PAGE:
InsSciDE Work Package 3: Science Diplomats
Work Package 3
Maria Paula Diogo (FCT NOVA), Leader, Case Study Author
Ana Simões (Ciências ULisboa), Expert, Case Study Author
Paula Urze (FCT NOVA), Expert, Case Study Author
Pierre-Bruno Ruffini (Université Le Havre), Expert, Case Study Author
Laurence Badel (U. Paris 1 Panthéon-Sorbonne), Expert, Case Study Author
Pascal Griset (CNRS/Sorbonne Université), Scientific Coordinator, Case Study Author
Léonard Laborie (CNRS), Deputy Coordinator for Science/Scientific Advisor, Case Study Author
Christophe Potier-Thomas (CNRS), Administrative Head
Claire Mays (Institut Symlog), Executive Director
EU Horizon 2020 Research and innovation programme (Grant Nr. 770523)
Summary of the InSciDE project
InsSciDE – Inventing a shared Science Diplomacy for Europe – aims to create new knowledge on past and present science diplomacy in Europe, engage stakeholders in drawing lessons learned, and deliver shared policy and training tools.
Science diplomacy takes place when states call upon science and scientists to help advance foreign relations; when scientists and their institutions become involved in diplomacy to help advance science, technology, and innovation; or when these actors join forces to resolve conflict on a transnational scale. InsSciDE researchers invite practitioners to explore what could – or should – be the science diplomacy of the European Union and to formulate recommendations for the harmonious division of competencies between the member states and their Union.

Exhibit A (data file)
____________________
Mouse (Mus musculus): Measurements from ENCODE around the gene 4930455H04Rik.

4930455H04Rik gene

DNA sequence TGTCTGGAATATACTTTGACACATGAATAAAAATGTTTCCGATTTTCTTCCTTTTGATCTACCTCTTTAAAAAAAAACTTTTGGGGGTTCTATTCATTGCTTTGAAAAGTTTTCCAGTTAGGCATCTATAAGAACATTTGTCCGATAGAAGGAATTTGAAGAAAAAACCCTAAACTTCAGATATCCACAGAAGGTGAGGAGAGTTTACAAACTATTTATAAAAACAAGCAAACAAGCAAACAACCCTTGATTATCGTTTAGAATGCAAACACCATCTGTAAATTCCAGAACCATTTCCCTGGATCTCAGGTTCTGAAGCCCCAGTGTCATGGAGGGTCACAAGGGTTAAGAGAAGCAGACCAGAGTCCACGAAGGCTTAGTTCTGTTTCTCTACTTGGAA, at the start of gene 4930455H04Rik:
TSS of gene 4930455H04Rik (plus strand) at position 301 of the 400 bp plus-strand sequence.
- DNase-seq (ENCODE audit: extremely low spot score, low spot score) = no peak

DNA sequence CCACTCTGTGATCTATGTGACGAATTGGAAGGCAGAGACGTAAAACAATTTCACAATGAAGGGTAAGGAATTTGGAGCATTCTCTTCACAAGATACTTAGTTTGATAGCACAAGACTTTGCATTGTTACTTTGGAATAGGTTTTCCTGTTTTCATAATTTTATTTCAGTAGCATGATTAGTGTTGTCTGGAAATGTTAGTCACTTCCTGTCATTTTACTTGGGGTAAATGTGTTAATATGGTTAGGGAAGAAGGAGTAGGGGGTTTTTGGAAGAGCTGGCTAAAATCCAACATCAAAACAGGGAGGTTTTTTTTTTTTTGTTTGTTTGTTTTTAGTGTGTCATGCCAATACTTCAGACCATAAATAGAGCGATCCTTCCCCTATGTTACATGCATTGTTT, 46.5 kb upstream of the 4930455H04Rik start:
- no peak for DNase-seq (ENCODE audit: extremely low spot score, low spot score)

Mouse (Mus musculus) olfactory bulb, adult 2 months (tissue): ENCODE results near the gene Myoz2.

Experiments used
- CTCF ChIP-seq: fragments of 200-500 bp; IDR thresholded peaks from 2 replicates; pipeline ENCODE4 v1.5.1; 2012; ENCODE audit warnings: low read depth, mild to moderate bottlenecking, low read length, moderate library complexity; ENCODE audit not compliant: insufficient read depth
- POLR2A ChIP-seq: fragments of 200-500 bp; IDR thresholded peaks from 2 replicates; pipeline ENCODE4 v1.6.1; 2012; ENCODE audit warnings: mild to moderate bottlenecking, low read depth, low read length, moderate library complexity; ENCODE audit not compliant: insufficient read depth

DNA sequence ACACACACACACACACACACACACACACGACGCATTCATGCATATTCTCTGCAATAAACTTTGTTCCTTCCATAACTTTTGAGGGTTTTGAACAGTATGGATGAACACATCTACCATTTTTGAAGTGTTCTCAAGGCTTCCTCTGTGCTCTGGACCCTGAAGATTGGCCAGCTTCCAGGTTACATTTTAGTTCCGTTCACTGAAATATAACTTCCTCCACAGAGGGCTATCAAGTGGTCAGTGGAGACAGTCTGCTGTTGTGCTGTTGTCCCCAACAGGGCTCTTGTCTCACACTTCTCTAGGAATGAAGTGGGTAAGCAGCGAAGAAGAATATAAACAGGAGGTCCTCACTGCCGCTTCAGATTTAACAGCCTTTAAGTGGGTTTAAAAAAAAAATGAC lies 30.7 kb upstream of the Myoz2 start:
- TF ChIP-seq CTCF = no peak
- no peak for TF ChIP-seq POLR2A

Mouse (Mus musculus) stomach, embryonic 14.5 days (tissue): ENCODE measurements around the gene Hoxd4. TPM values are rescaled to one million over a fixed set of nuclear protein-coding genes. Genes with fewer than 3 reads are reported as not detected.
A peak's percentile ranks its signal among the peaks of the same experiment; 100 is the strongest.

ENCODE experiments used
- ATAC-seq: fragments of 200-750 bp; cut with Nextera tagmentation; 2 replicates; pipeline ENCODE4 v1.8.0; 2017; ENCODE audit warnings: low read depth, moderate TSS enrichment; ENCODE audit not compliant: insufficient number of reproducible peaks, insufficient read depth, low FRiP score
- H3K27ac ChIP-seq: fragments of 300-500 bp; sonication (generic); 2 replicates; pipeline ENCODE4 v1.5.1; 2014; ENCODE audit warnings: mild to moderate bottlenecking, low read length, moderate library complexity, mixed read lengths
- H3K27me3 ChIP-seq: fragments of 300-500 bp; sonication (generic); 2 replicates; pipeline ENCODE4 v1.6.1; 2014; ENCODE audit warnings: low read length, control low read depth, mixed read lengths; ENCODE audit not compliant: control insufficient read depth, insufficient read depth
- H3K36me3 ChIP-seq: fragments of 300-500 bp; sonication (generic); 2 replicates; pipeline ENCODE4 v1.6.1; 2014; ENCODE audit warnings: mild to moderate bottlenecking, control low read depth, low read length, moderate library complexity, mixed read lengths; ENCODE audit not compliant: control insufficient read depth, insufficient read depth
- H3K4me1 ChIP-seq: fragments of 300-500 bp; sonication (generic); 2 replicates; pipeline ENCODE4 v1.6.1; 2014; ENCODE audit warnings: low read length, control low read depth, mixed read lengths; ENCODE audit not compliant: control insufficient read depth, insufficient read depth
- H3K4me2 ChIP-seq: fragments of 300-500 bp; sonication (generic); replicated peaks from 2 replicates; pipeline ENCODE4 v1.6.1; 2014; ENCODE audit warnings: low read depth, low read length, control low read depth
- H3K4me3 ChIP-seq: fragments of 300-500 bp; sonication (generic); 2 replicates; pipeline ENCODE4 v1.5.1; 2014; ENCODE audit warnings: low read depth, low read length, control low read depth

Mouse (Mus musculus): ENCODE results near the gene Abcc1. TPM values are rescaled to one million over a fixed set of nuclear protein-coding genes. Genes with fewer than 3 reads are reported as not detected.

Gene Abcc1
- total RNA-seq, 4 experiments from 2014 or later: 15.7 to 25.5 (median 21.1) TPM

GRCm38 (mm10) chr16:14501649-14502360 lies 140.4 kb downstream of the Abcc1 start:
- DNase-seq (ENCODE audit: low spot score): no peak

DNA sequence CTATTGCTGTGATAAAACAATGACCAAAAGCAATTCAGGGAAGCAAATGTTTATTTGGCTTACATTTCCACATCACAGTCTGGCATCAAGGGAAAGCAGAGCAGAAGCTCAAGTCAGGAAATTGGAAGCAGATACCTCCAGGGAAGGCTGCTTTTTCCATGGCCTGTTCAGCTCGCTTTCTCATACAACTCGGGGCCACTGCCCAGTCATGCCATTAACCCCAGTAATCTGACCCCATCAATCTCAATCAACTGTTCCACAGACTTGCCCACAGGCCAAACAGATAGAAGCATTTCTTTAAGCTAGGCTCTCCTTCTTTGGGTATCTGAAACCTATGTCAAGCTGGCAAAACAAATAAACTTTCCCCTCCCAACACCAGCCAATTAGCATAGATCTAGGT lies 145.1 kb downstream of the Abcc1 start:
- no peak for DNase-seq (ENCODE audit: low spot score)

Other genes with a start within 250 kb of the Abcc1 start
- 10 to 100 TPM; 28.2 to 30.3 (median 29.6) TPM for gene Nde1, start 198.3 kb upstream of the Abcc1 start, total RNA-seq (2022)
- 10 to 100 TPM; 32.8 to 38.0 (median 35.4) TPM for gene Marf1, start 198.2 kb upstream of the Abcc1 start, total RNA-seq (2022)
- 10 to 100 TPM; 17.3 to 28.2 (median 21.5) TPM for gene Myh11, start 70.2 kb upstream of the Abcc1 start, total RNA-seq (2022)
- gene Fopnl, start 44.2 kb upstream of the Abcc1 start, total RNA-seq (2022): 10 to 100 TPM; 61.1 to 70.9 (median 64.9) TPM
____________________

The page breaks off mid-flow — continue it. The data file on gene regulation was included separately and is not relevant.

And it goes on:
InsSciDE aims to reveal and foster Europe’s capital of science diplomacy experience. Themes of historical and critical study include Heritage, Health, Security, Environment, and Space. InsSciDE will also write the contemporary history of diplomats’ networks and of roles played by National Academies of Science or Technology. Scientists and diplomats will meet to better understand each other and forge a common culture. Interactive seminars and summer schools provide a dozen opportunities over the course of four years (2018-2021) to network, reflect, and participate in creating a shared science diplomacy for Europe.
Domestic and transnational initiatives have long used science in global diplomatic engagements, in a diversity of ways and contexts. But this practice is fragmented, unrecognized, or lacking an overall model for leveraging and consolidation. InsSciDE will reveal, formalize and communicate this intangible capital, develop its conceptual bases and elaborate tools to help European science diplomacy emerge and blossom. From first questions to final tools and training, we lead this process from inside science diplomacy – hand in hand with its practitioners, potential practitioners, and other stakeholders. Those who deploy, direct and benefit from science diplomacy are co-inventors, end-users, and ambassadors for the project, accompanied by a research consortium associating academic excellence and tested competence in stakeholder engagement. An ambitious communication program presents InsSciDE to an international audience for feedback, widely disseminates the findings and intellectual products, and ensures their legacy.